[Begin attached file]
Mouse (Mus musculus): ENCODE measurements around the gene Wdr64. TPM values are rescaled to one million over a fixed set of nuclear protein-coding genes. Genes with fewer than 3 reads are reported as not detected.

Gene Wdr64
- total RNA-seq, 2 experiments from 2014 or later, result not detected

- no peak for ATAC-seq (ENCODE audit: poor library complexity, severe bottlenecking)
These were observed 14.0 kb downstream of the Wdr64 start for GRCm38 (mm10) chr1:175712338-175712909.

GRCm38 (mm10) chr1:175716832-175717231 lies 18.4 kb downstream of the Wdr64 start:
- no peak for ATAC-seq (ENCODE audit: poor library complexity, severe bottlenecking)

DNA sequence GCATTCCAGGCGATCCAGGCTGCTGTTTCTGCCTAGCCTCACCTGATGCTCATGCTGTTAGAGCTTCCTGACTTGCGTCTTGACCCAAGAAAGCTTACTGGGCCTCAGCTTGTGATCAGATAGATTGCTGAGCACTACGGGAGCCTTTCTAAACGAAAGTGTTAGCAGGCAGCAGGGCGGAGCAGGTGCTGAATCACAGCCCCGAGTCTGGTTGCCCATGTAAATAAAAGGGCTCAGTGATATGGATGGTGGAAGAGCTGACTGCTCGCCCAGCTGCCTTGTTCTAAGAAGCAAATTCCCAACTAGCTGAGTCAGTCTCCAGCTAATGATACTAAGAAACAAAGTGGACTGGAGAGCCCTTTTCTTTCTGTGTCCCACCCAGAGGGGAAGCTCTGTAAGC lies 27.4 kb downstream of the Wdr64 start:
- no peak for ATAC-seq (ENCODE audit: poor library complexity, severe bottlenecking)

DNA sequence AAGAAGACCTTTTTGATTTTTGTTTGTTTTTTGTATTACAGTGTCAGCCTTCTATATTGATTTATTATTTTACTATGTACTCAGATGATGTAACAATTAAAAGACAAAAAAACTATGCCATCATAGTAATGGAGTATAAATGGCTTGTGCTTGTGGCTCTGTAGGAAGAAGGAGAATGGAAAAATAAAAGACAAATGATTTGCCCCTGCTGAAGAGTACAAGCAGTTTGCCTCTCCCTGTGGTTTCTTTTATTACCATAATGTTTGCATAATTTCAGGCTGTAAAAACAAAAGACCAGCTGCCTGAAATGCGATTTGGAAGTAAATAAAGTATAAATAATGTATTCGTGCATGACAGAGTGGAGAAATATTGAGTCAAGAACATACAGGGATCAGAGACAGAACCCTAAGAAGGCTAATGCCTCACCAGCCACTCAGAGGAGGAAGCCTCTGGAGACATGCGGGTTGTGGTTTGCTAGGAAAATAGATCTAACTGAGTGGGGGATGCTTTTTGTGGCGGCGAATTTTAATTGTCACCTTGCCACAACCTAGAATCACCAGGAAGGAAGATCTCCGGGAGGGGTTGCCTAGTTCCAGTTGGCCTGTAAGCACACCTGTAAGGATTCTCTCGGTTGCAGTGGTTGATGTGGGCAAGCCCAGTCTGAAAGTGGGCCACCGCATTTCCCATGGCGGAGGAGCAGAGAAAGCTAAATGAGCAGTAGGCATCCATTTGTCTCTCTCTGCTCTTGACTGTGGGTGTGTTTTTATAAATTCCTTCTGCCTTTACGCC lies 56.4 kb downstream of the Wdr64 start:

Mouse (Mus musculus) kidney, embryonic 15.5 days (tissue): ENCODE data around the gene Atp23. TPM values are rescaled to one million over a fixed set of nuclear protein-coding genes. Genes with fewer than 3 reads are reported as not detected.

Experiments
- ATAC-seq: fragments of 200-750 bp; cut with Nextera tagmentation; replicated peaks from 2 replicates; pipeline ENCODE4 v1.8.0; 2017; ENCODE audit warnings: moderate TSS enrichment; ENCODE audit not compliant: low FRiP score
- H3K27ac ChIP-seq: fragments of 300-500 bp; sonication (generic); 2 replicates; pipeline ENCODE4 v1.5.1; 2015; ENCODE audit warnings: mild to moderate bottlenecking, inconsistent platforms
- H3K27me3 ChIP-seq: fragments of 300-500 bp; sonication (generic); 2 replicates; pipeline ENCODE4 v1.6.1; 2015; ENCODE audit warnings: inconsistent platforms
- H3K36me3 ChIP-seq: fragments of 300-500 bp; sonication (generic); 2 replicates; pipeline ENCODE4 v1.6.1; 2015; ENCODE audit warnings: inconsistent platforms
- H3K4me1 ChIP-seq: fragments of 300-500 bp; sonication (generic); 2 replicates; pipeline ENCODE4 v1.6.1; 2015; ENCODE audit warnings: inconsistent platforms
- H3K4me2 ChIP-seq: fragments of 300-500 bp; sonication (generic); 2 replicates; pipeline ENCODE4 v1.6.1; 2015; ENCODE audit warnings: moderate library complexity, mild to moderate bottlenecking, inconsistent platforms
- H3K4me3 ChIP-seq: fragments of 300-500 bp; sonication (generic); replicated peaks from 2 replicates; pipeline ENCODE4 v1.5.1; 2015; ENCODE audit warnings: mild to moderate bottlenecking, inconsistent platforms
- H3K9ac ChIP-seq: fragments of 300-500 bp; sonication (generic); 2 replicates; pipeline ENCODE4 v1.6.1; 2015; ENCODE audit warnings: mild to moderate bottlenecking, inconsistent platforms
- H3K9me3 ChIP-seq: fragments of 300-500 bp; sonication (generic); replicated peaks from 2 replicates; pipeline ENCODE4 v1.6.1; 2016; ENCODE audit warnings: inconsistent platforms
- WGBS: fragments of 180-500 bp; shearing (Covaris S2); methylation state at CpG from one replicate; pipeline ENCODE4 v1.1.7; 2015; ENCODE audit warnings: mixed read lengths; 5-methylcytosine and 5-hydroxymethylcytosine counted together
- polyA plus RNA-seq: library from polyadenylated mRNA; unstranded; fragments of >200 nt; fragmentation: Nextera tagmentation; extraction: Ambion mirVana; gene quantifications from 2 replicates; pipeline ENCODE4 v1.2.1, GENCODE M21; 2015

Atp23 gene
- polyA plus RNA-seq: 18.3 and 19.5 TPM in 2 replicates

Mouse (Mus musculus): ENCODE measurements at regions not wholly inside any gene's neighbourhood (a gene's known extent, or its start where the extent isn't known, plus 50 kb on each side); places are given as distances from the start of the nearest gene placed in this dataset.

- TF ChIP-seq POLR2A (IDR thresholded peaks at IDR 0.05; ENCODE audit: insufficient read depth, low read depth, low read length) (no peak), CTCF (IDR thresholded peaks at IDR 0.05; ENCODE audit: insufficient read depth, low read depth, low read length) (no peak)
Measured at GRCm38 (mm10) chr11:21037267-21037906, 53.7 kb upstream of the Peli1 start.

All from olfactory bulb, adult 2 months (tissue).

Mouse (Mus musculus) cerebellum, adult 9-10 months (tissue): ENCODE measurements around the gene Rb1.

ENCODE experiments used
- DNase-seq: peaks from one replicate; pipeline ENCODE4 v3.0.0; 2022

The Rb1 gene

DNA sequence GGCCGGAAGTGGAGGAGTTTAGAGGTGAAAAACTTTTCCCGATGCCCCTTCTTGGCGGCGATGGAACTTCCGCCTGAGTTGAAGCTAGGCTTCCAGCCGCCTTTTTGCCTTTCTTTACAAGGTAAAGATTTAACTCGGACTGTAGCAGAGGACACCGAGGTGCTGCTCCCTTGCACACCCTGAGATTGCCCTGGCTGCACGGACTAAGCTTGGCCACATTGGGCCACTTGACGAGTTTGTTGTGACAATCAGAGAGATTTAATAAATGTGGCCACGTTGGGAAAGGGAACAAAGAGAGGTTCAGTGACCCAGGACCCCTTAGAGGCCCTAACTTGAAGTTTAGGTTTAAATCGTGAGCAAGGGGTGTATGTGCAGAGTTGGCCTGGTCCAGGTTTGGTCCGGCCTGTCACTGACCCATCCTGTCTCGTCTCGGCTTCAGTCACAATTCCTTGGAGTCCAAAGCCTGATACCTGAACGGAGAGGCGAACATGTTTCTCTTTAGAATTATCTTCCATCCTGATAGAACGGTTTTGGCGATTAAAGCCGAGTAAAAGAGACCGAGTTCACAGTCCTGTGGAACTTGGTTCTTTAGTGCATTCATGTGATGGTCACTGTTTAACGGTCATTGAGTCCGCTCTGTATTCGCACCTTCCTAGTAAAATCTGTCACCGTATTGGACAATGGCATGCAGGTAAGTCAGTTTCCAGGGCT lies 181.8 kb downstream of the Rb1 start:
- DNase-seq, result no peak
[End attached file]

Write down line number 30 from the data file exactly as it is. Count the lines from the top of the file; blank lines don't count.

Mouse (Mus musculus) cerebellum, adult 9-10 months (tissue): ENCODE measurements around the gene Rb1.